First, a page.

UK grapples with 5G as users demand consistent connectivity
5G networks have been successfully deployed in all major UK markets for both commercial and consumer use, but despite the majority of UK households believing that network operators have coped well in the aftermath of the pandemic, end-user interest in commercial 5G remains relatively low at the expense of better broadband reliability.
A survey of 2,500 UK households conducted throughout December 2020 and January 2021 found that two-thirds (66%) of those questioned were convinced that network carriers, 5G or otherwise, had handled surging traffics needs admirably during the COVID-19 crisis response months – including bearing the additional strain of addressing an en masse shift towards remote and hybrid working.
The study commissioned by EY entitled Decoding the digital home 2021 further found that with households turning in droves towards new digital activities like online shopping and video calling friends and family even since the UK government began imposing stay at home orders in March 2020, but the expectations of 5G connectivity were (somewhat surprisingly, considering the circumstances) not on-par with consumers’ concerns.
Instead of demanding 5G speeds, UK users appeared to favour consistent broadband performance and reliability much more, with over half (58%) of households saying that a dependable broadband connection mattered more than the much-vaunted speed and low network latency strengths of 5G. In fact, nearly half, or 47%, of UK users did not see the cost effectiveness of upgrading to higher-speed packages.
However, it should be worth noting that close to a third of (29%) or survey respondents admitted they did not grasp the benefits of high-speed connectivity in a practical sense, so that might explain why over half (53%) did not feel the need to upgrade, and another 19% were altogether indifferent to it.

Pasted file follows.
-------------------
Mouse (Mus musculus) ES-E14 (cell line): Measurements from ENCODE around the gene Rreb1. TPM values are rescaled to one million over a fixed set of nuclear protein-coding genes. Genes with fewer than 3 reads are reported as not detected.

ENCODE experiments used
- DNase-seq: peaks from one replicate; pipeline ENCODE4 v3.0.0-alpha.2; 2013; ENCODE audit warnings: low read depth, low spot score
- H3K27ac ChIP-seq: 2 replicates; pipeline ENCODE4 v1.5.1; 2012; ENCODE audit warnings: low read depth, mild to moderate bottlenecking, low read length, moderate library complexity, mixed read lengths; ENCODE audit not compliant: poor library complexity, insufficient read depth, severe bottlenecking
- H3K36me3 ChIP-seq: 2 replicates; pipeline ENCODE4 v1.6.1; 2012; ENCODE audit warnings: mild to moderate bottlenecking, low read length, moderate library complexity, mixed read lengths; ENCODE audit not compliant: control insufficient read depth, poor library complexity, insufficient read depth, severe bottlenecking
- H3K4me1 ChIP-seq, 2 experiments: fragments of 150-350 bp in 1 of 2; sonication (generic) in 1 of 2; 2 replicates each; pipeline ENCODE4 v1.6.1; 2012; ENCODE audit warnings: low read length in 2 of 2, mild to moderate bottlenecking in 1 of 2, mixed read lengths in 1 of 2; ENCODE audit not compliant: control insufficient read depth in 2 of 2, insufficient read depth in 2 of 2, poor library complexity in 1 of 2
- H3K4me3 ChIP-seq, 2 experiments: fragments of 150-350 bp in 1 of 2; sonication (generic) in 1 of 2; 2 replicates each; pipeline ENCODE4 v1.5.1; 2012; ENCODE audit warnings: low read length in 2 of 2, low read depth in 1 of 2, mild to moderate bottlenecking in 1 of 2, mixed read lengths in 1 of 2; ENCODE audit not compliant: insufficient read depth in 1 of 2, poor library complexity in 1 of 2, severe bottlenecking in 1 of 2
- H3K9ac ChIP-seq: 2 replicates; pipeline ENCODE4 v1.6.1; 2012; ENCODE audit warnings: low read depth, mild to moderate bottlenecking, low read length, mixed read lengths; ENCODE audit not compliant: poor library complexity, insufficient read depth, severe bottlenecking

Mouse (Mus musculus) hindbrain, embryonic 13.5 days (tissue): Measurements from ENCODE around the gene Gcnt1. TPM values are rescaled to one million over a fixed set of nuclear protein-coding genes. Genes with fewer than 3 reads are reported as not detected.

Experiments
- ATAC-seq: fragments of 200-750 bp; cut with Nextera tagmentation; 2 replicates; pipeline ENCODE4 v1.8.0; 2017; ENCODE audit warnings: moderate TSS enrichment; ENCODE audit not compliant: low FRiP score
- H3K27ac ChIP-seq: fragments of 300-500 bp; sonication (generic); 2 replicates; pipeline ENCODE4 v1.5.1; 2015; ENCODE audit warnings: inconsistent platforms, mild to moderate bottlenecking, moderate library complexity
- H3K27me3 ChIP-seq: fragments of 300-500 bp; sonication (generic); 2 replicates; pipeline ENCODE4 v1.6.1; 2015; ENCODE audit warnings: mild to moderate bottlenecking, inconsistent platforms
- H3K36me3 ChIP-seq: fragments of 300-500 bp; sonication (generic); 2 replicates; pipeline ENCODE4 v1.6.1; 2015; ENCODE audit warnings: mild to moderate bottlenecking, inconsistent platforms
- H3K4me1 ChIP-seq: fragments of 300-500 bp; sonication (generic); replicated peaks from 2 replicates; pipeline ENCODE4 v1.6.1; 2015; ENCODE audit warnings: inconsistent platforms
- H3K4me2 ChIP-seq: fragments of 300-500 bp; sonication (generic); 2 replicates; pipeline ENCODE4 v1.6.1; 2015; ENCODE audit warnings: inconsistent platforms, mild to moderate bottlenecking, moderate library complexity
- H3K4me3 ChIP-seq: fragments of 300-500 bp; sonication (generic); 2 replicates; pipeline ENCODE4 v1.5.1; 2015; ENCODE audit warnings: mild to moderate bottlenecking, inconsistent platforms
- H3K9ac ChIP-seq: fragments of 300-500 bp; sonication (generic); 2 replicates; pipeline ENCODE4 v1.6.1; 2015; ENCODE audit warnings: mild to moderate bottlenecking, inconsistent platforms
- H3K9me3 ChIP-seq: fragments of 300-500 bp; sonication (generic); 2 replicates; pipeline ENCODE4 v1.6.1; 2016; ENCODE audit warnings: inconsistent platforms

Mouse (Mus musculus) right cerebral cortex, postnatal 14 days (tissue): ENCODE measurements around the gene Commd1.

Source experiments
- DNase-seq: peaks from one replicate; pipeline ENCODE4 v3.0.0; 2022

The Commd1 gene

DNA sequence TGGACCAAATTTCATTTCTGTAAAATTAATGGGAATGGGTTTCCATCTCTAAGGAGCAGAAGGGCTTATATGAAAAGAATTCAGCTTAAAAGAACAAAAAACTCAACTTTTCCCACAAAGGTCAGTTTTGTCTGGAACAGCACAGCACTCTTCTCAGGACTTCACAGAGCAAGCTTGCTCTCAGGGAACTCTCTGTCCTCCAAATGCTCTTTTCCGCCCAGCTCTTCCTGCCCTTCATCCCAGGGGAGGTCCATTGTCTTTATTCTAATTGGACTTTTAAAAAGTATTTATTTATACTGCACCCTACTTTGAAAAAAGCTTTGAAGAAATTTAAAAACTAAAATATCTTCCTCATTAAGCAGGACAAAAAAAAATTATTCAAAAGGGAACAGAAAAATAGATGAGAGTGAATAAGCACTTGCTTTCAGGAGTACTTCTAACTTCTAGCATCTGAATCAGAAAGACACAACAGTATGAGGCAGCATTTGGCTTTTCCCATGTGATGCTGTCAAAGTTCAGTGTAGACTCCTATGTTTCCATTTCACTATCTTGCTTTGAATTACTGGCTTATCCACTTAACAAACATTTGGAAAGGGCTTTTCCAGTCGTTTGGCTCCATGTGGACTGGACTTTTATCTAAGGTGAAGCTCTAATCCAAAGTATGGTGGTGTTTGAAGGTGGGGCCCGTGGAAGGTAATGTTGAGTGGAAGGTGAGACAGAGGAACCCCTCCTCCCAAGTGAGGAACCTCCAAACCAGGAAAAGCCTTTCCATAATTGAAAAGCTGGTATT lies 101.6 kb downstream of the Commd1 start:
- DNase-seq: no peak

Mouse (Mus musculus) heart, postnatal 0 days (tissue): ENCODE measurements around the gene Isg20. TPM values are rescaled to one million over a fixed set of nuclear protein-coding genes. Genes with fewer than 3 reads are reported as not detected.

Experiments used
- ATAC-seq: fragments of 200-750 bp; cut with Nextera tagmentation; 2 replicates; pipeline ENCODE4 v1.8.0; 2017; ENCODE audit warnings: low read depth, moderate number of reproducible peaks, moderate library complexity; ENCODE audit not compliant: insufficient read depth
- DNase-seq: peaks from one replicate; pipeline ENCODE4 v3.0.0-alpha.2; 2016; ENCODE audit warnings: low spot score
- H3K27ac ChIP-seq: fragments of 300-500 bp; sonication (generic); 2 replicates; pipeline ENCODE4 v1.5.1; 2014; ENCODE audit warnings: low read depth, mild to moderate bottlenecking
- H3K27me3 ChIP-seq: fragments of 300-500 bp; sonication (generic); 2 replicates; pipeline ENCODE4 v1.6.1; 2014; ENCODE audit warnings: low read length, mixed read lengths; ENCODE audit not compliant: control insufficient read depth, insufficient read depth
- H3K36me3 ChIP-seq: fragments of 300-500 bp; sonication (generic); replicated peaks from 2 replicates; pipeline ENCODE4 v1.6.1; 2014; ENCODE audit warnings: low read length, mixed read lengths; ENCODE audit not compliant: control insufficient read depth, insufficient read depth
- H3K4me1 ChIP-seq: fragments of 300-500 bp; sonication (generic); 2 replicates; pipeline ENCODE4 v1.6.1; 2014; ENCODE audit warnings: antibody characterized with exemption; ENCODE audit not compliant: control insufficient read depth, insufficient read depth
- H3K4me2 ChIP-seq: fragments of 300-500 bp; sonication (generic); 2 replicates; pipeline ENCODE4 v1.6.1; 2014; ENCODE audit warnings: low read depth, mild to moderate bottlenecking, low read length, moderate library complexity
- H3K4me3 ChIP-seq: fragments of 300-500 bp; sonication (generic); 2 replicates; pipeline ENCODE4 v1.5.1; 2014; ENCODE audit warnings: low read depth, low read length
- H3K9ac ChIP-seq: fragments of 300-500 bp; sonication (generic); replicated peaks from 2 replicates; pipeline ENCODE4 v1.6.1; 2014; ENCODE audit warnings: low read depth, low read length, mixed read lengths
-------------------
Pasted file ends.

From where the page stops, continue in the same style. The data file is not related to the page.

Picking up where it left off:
The EY study reported that while the massive movement towards work from home and flexible work setups accounted for lockdown connectivity interruptions, users also felt that the increased network load in larger households, up to 46% in households with children aged 11 years and below, were also to blame for shaky broadband reliability during those pandemic months.
These findings can be considered surprising, especially as the survey shows that while 7% of UK households can already access 5G, only 18% say they would be interested in upgrading their existing broadband plans to 5G. Hence, it appears the expectation is that basic broadband packages should be able to handle network strain for even largish households – as the aforementioned 47% believe that the higher-speed packages do not justify the additional cost.
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When it comes to why users would consider upgrading, once again the biggest factor is reliable connectivity at 29% of those surveyed, well ahead of better video streaming at 17%. It appears that UK homes want dependable connectivity above everything including perceived performance advantages of 5G, with 30% willing to consider mobile coverage if that could meet their household needs and outperform regular broadband.
“People want a better reliability guarantee and operators must improve how they communicate that and maximise the role they can play in the post-pandemic household in order to thrive in the future,” commented Praveen Shankar, EY UK & Ireland head of technology, media and telecommunications. “Connectivity providers need to re-assess their value propositions and improve service adjustment experiences to meet customers’ real-world demands and accelerate uptake.”
21 July 2021